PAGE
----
One basic question and something that has stopped me publishing books for years is how do you sign a book when your signature looks like that of a three-year-old?
You've got basic tips like this.
How to Autograph Books: Book Signing Tips for New Authors
1. Decide where to sign.
2. Personalize your message.
3. Choose a signature phrase.
4. Make sure your name is legible.
5. Add a date (optional).
6. Use a good pen.
The first one leaves me paralyzed by indecision. The second one leaves me wallowing in pits of existential despair, and by the time the third one comes around the existential angst has consumed me and become my outer skin - long live the new flesh!
Awoiska van der Molen is classy on the inside sleeve.
Mariela Sancari sits tidily under the publisher's logo - and the year and date matters too.
And my daughter Isabel does a tidy IT (her name's not Isabel Pantall) in the bottom right corner of her print (which will be available at the Tipi Bookshop in Paris).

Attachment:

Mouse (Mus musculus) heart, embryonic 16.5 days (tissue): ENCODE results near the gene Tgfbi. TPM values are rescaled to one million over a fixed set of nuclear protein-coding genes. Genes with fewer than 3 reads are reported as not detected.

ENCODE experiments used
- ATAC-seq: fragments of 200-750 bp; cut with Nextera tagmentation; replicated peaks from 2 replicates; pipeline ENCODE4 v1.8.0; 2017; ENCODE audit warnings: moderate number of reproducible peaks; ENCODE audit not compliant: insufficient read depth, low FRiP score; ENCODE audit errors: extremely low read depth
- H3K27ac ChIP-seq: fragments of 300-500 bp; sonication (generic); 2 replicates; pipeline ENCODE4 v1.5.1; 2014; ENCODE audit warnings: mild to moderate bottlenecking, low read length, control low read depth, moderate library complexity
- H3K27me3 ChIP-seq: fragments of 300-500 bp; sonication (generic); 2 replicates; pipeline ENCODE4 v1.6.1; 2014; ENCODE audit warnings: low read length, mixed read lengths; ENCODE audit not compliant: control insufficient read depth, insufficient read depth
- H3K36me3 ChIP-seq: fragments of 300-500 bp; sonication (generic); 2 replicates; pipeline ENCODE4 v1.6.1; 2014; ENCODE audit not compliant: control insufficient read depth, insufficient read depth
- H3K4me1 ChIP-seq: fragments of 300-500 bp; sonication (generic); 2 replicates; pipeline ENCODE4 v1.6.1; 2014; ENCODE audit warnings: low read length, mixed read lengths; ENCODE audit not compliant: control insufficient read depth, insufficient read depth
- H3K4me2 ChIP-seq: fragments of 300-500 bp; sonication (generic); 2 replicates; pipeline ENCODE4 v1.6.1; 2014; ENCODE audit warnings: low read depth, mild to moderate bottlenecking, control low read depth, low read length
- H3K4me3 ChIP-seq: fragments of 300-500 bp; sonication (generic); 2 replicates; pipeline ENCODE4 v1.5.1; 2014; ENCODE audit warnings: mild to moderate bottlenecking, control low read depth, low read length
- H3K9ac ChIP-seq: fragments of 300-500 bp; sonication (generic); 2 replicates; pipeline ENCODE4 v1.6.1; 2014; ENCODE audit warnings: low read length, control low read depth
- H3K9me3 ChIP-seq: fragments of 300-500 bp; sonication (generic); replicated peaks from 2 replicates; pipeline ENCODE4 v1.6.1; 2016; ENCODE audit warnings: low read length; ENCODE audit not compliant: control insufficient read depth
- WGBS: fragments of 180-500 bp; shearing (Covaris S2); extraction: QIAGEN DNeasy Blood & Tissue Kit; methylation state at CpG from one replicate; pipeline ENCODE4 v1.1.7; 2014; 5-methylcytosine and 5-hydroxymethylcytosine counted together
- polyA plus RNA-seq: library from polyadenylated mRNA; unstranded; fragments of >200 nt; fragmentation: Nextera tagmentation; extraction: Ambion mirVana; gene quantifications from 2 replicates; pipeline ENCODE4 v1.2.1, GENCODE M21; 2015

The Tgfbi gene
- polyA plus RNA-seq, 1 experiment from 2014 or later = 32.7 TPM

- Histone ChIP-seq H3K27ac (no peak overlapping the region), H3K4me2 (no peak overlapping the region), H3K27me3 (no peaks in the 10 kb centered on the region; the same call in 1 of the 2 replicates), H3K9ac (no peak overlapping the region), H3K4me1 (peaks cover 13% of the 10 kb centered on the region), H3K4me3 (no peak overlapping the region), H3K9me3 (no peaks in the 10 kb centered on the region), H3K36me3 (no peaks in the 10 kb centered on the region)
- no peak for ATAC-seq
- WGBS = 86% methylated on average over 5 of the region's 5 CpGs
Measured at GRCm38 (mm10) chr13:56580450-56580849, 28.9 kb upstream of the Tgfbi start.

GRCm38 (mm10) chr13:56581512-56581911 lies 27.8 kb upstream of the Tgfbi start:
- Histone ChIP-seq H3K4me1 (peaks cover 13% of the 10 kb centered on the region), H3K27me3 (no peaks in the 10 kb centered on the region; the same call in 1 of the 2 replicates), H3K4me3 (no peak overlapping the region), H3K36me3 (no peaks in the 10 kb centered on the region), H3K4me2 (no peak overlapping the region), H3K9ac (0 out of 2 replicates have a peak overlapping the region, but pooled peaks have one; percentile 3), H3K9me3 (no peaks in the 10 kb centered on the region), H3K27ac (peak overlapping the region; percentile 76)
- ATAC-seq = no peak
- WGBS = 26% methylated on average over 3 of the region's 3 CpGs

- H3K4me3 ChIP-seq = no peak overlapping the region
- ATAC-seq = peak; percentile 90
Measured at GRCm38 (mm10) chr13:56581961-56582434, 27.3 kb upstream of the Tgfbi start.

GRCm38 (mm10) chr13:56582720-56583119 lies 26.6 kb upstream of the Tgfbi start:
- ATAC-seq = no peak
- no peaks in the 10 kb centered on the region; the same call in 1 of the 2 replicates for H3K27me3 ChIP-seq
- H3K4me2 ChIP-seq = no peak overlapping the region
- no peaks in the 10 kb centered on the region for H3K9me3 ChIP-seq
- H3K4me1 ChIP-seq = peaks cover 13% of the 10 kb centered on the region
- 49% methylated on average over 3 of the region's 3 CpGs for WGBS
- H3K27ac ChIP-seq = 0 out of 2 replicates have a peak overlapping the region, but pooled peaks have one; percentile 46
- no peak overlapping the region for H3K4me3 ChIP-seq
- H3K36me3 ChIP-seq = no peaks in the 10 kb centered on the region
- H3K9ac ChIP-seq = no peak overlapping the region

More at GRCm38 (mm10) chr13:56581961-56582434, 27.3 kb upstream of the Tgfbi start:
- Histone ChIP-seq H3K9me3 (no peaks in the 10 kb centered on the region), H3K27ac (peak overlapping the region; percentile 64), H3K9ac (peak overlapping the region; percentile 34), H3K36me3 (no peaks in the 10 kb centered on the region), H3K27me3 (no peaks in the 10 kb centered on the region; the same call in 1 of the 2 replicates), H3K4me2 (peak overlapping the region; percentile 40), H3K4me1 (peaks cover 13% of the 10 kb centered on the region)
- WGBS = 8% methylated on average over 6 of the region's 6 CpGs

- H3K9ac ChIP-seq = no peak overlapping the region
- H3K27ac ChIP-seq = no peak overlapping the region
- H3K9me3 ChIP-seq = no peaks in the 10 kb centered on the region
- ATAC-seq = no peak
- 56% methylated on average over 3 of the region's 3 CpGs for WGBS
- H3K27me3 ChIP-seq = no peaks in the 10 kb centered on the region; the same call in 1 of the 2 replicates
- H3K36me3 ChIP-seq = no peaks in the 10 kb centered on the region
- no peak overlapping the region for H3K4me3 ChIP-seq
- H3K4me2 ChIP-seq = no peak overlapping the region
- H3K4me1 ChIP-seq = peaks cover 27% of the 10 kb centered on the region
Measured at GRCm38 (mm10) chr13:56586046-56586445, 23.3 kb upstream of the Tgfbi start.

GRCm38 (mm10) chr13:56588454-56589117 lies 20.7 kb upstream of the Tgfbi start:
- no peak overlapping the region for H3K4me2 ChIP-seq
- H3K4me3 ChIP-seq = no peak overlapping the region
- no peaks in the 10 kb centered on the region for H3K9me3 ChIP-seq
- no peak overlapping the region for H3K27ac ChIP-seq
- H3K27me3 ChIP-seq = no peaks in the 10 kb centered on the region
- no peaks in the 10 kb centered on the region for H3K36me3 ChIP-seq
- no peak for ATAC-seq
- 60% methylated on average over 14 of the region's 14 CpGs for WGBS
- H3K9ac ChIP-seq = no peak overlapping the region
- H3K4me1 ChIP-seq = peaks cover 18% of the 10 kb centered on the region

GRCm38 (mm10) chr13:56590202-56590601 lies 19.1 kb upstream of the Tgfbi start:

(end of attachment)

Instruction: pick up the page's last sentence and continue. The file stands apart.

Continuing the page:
That's how you place it, but how do you make it presentable in the first place, how do you write a cool signature? How do you sign a book when your signature looks like that of a three-year-old?
Fortunately I've got the internet to help me out. Google how to sign a cool signature and this comes up.
How to sign a cool signature.
There's a Reworking Your Signature section which tells you to:
(I remember doing this when I was 7 years old. It didn't work then. It doesn't work now.)
2 Emphasize certain letters.
Look! A big P. And what is going on with the n?
3 Underline your signature for emphasis.
(But then I need the wikihow on how to underline and that's another wormhole altogether.
4 Use "old-timey" lettering.
(What is 'old-timey'. Some sort of cowboy shit?)
5 Add flourishes to spice up your signature.
(I don't think I'll have to pretend to be drunk...)
6 Add numbers or symbols to your signature.
Mmmm, not quite. It's a bit too quiet.
And we have a winner!
(Oh and I nearly forgot. You can buy the book I'm going to sign here.)